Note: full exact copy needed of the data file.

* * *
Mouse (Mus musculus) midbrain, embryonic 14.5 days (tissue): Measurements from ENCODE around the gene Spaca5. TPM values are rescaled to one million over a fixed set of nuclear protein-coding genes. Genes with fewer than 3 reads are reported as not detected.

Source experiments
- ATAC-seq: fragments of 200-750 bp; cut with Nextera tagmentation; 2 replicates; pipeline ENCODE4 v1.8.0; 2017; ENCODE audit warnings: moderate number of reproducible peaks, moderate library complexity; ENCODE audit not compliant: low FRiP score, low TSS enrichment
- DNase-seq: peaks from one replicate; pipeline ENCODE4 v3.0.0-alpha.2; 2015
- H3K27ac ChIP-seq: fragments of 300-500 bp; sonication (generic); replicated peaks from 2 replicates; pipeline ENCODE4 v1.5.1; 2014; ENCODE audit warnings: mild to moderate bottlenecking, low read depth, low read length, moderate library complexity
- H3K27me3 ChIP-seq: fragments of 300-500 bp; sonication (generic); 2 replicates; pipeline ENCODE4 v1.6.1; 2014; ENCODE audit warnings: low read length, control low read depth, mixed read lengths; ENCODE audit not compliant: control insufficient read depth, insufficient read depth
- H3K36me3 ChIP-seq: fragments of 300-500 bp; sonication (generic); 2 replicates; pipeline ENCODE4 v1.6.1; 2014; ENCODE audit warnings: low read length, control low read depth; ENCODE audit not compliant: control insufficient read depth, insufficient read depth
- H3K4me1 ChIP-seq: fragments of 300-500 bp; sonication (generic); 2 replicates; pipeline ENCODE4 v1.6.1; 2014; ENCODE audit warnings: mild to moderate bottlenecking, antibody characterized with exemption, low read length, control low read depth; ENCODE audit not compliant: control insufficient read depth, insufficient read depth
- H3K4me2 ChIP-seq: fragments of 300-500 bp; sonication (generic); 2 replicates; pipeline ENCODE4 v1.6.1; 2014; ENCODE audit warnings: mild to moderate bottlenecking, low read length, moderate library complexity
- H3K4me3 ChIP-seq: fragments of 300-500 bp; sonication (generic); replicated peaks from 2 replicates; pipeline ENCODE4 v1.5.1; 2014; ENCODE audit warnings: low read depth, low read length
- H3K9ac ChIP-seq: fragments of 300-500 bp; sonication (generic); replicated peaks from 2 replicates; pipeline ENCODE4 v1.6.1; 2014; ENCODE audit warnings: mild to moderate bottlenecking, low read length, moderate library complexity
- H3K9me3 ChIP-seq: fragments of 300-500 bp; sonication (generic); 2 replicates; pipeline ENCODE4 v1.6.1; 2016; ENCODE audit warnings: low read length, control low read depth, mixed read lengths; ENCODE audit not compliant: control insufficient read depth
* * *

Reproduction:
Mouse (Mus musculus) midbrain, embryonic 14.5 days (tissue): Measurements from ENCODE around the gene Spaca5. TPM values are rescaled to one million over a fixed set of nuclear protein-coding genes. Genes with fewer than 3 reads are reported as not detected.

Source experiments
- ATAC-seq: fragments of 200-750 bp; cut with Nextera tagmentation; 2 replicates; pipeline ENCODE4 v1.8.0; 2017; ENCODE audit warnings: moderate number of reproducible peaks, moderate library complexity; ENCODE audit not compliant: low FRiP score, low TSS enrichment
- DNase-seq: peaks from one replicate; pipeline ENCODE4 v3.0.0-alpha.2; 2015
- H3K27ac ChIP-seq: fragments of 300-500 bp; sonication (generic); replicated peaks from 2 replicates; pipeline ENCODE4 v1.5.1; 2014; ENCODE audit warnings: mild to moderate bottlenecking, low read depth, low read length, moderate library complexity
- H3K27me3 ChIP-seq: fragments of 300-500 bp; sonication (generic); 2 replicates; pipeline ENCODE4 v1.6.1; 2014; ENCODE audit warnings: low read length, control low read depth, mixed read lengths; ENCODE audit not compliant: control insufficient read depth, insufficient read depth
- H3K36me3 ChIP-seq: fragments of 300-500 bp; sonication (generic); 2 replicates; pipeline ENCODE4 v1.6.1; 2014; ENCODE audit warnings: low read length, control low read depth; ENCODE audit not compliant: control insufficient read depth, insufficient read depth
- H3K4me1 ChIP-seq: fragments of 300-500 bp; sonication (generic); 2 replicates; pipeline ENCODE4 v1.6.1; 2014; ENCODE audit warnings: mild to moderate bottlenecking, antibody characterized with exemption, low read length, control low read depth; ENCODE audit not compliant: control insufficient read depth, insufficient read depth
- H3K4me2 ChIP-seq: fragments of 300-500 bp; sonication (generic); 2 replicates; pipeline ENCODE4 v1.6.1; 2014; ENCODE audit warnings: mild to moderate bottlenecking, low read length, moderate library complexity
- H3K4me3 ChIP-seq: fragments of 300-500 bp; sonication (generic); replicated peaks from 2 replicates; pipeline ENCODE4 v1.5.1; 2014; ENCODE audit warnings: low read depth, low read length
- H3K9ac ChIP-seq: fragments of 300-500 bp; sonication (generic); replicated peaks from 2 replicates; pipeline ENCODE4 v1.6.1; 2014; ENCODE audit warnings: mild to moderate bottlenecking, low read length, moderate library complexity
- H3K9me3 ChIP-seq: fragments of 300-500 bp; sonication (generic); 2 replicates; pipeline ENCODE4 v1.6.1; 2016; ENCODE audit warnings: low read length, control low read depth, mixed read lengths; ENCODE audit not compliant: control insufficient read depth